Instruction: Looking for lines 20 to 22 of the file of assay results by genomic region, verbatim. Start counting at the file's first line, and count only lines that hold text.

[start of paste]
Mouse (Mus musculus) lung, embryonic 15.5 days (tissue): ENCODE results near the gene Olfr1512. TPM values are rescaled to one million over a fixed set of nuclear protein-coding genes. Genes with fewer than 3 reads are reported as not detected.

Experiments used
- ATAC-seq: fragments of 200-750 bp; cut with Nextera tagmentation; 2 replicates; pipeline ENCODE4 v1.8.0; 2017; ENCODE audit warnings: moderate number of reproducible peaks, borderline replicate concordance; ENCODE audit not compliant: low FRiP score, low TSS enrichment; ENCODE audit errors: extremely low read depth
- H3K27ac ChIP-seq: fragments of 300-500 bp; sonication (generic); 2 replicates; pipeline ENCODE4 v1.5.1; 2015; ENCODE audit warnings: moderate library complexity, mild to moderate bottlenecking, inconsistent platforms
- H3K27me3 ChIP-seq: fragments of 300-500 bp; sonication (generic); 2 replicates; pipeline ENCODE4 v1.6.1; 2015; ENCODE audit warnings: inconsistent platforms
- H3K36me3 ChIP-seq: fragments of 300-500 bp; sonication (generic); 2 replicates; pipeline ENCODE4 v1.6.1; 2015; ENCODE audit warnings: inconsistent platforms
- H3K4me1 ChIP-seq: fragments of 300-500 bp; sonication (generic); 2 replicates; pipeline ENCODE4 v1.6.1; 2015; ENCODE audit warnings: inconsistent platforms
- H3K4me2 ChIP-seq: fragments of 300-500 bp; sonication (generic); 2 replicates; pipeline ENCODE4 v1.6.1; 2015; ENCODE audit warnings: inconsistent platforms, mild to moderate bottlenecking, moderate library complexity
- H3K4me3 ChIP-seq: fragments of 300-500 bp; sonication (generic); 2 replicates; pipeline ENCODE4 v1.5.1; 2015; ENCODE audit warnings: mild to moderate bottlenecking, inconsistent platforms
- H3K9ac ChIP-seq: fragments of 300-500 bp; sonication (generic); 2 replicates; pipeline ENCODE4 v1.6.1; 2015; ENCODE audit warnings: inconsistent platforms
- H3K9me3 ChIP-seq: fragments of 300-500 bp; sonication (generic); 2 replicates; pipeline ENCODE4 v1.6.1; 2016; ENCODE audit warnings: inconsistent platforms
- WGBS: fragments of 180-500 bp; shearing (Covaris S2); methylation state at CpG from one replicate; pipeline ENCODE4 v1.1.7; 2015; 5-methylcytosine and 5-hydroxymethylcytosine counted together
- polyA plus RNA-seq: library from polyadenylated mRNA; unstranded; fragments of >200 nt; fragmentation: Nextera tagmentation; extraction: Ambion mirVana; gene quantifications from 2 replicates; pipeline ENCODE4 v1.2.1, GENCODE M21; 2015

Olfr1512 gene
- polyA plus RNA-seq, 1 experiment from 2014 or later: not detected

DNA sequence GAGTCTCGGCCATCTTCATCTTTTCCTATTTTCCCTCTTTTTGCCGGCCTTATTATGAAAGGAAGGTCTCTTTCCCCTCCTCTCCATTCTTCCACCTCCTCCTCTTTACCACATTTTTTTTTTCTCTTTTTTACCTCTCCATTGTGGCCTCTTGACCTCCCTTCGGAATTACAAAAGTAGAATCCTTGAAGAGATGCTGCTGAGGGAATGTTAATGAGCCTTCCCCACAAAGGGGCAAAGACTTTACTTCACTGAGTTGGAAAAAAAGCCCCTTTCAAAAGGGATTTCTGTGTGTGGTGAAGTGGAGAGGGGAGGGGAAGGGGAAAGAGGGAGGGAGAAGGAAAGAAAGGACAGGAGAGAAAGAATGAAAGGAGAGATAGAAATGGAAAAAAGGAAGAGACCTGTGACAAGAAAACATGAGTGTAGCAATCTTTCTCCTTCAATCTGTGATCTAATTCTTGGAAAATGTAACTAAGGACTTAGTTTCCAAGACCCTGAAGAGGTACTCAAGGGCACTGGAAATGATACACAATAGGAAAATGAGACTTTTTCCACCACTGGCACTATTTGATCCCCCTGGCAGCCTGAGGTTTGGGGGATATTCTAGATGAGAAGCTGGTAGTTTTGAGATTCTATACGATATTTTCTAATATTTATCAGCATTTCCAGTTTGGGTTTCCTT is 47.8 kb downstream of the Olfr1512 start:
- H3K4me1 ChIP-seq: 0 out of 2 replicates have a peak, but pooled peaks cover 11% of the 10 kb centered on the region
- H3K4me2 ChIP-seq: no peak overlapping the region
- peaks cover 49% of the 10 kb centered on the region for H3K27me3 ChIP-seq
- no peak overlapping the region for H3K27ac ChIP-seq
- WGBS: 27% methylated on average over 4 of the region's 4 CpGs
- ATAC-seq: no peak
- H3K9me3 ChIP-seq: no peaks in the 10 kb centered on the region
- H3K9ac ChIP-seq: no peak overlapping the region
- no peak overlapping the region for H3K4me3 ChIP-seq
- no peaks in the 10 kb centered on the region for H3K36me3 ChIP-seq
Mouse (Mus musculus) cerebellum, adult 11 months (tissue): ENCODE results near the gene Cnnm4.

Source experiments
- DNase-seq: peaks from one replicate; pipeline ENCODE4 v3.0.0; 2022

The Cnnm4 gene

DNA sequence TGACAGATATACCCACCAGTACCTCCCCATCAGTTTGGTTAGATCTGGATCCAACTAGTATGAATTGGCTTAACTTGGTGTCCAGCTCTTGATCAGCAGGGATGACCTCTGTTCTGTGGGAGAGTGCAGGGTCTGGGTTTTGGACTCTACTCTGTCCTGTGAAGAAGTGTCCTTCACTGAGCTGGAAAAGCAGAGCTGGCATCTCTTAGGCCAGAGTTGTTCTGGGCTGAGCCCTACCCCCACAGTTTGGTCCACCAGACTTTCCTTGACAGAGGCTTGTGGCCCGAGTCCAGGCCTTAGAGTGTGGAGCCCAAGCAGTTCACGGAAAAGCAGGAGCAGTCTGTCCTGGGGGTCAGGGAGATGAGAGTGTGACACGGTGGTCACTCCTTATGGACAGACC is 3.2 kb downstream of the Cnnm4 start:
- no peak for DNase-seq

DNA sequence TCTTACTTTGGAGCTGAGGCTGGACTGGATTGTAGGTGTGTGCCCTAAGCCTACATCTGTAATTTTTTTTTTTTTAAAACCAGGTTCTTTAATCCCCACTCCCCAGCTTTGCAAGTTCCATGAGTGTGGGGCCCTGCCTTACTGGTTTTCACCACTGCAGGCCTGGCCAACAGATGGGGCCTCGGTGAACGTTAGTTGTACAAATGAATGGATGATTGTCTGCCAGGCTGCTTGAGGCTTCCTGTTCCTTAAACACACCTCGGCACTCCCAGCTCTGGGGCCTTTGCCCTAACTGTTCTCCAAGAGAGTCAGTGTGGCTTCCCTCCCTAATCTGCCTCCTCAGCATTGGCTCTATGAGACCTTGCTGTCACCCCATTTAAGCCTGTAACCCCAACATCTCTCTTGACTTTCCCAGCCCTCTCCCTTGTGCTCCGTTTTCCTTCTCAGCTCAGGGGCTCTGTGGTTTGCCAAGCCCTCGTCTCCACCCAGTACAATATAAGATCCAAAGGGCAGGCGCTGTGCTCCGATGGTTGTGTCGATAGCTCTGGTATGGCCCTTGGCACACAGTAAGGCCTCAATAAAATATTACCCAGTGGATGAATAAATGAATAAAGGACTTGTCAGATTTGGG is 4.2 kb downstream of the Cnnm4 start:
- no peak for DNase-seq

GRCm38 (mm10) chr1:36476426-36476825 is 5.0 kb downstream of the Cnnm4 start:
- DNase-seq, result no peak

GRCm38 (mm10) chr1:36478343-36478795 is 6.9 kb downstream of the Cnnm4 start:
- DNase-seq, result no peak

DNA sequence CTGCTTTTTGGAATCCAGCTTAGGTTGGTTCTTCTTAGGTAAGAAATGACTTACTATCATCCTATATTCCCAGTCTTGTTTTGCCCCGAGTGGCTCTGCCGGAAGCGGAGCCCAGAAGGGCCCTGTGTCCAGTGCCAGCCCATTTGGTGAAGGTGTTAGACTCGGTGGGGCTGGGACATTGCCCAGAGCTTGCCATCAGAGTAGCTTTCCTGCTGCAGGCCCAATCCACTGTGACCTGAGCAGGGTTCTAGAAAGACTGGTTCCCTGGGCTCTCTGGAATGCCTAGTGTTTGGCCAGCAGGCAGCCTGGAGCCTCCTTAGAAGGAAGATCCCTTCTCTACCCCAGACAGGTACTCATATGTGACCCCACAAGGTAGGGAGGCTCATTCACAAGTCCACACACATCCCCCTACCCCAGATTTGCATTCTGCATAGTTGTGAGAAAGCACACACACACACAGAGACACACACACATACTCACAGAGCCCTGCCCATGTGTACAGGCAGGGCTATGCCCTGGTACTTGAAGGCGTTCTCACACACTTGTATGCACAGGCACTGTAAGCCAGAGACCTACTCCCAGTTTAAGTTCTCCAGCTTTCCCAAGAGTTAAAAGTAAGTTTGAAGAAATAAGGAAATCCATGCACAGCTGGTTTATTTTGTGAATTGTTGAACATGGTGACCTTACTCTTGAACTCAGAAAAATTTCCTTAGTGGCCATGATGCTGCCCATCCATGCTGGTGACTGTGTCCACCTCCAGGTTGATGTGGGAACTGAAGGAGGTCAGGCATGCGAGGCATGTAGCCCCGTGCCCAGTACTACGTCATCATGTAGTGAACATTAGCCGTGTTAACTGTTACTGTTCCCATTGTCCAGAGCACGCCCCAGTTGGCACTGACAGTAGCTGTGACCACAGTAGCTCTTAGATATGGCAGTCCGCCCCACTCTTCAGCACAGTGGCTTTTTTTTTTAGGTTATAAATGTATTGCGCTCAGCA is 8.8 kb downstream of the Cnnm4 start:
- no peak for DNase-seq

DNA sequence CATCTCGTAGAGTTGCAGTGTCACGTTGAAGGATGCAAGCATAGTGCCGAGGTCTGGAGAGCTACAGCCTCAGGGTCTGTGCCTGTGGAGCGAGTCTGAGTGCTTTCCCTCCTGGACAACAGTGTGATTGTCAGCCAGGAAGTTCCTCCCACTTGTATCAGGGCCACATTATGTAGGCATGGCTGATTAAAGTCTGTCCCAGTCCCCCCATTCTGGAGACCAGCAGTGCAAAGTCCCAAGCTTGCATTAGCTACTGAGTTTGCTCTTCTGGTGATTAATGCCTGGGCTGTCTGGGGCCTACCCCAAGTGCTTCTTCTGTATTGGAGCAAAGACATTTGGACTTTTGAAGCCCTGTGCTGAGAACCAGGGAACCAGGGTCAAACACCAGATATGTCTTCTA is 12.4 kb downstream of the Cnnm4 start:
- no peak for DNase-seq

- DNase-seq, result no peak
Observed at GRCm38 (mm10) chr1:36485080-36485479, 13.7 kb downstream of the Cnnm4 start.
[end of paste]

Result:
- no peak overlapping the region for H3K27ac ChIP-seq
- WGBS: 27% methylated on average over 4 of the region's 4 CpGs
- ATAC-seq: no peak